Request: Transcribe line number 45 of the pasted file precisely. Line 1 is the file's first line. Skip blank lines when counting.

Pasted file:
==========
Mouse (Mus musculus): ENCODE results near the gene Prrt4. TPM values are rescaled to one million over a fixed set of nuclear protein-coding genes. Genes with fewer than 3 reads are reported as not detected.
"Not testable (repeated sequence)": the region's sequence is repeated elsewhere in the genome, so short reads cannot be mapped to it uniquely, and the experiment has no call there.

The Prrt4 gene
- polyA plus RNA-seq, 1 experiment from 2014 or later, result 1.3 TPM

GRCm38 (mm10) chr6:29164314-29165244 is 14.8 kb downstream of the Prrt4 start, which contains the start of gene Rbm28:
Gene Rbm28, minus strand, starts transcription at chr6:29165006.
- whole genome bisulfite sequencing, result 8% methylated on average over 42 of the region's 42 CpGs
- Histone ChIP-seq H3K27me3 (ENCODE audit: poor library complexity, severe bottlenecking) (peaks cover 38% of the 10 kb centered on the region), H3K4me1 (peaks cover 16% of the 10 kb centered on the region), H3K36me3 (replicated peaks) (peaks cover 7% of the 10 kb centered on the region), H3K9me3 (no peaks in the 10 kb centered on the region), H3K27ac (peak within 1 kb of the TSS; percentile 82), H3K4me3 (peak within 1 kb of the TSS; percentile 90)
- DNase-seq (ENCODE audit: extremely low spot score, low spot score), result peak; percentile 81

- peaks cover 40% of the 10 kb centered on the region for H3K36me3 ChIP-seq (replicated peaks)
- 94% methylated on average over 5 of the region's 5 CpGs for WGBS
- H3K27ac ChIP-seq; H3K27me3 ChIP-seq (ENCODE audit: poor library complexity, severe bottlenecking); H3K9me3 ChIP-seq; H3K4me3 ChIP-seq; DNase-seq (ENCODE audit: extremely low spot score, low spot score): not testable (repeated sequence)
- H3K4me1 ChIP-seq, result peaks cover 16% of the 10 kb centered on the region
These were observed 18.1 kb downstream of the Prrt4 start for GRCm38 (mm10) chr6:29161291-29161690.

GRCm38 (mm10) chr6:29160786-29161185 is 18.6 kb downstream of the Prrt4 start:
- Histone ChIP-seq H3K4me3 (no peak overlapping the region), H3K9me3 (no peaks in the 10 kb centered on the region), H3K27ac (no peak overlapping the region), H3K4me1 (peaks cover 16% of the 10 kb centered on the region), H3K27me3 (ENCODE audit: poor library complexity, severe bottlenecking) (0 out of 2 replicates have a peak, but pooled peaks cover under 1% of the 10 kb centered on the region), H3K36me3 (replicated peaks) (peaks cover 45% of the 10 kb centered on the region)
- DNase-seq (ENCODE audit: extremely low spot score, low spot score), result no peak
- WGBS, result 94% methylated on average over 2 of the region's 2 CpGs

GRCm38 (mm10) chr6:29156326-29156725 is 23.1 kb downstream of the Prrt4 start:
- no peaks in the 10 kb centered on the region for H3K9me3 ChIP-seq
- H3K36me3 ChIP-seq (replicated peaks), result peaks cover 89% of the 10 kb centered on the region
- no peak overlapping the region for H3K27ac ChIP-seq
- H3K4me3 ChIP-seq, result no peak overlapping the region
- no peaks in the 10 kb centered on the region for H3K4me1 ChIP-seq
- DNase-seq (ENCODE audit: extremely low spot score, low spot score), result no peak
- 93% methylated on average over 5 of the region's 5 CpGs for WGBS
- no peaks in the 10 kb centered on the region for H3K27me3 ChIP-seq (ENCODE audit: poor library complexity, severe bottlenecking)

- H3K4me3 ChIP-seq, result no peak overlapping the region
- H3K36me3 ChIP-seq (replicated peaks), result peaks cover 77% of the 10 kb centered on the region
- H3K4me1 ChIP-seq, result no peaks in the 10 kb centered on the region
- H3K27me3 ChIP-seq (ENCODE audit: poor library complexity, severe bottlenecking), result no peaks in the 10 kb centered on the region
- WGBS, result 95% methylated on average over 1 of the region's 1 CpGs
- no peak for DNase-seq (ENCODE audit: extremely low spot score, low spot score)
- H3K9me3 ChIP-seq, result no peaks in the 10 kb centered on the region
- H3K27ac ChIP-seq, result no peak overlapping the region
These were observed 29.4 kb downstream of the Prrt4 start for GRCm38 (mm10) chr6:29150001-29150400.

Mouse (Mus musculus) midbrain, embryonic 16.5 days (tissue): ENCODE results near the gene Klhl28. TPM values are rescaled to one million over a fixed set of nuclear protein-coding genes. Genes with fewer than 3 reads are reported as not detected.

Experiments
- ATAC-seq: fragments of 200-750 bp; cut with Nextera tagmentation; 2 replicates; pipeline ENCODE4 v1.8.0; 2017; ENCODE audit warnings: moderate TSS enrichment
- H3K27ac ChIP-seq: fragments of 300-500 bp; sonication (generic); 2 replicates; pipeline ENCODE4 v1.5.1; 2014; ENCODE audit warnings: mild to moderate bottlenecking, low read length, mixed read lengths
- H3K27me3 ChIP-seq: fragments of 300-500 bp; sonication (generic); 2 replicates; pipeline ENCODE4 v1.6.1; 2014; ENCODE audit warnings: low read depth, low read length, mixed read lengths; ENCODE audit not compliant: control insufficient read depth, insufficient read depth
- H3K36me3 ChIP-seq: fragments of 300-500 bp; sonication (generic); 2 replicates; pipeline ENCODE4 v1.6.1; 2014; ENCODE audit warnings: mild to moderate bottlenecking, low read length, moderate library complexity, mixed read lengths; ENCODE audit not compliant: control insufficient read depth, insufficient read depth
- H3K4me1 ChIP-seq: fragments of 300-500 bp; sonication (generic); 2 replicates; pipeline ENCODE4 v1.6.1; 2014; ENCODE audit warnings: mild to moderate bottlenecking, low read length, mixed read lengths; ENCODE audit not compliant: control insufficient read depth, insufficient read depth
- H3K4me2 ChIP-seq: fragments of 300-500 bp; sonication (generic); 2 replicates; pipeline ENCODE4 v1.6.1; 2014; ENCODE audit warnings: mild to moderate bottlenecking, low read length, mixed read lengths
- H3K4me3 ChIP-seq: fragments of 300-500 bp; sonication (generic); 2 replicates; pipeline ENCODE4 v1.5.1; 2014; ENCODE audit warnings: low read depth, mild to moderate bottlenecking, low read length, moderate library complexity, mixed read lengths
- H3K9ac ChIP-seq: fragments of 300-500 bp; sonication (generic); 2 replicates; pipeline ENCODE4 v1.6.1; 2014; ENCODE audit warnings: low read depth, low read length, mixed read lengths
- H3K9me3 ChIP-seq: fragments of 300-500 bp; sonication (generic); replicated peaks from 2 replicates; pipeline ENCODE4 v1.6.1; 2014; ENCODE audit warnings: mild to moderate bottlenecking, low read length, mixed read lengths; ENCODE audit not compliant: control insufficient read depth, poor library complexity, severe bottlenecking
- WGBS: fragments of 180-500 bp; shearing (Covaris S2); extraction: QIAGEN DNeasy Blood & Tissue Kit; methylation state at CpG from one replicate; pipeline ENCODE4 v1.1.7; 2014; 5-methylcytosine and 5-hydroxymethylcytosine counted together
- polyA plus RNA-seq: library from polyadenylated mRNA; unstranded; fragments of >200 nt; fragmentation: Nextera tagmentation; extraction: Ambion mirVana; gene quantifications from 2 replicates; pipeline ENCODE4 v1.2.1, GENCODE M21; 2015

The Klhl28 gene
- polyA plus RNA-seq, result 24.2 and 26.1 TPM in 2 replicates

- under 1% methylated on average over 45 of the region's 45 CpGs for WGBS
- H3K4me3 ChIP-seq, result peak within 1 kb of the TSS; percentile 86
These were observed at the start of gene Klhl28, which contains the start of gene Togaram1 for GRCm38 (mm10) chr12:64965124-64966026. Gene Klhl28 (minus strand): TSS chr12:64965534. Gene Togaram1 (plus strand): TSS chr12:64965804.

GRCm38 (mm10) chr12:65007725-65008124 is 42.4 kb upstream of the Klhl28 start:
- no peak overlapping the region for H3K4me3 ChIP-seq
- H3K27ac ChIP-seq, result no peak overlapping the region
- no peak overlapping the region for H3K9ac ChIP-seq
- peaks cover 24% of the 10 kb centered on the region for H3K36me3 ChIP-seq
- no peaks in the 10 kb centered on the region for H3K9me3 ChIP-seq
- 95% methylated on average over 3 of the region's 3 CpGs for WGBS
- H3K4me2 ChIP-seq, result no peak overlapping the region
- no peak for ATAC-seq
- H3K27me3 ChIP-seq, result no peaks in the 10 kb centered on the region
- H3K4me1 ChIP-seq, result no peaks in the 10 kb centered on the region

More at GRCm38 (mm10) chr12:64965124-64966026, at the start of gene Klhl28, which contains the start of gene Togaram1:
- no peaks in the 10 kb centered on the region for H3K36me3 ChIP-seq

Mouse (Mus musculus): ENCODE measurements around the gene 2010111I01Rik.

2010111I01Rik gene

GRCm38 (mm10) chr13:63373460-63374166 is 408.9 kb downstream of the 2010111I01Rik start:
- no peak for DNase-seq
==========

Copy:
- H3K4me3 ChIP-seq: fragments of 300-500 bp; sonication (generic); 2 replicates; pipeline ENCODE4 v1.5.1; 2014; ENCODE audit warnings: low read depth, mild to moderate bottlenecking, low read length, moderate library complexity, mixed read lengths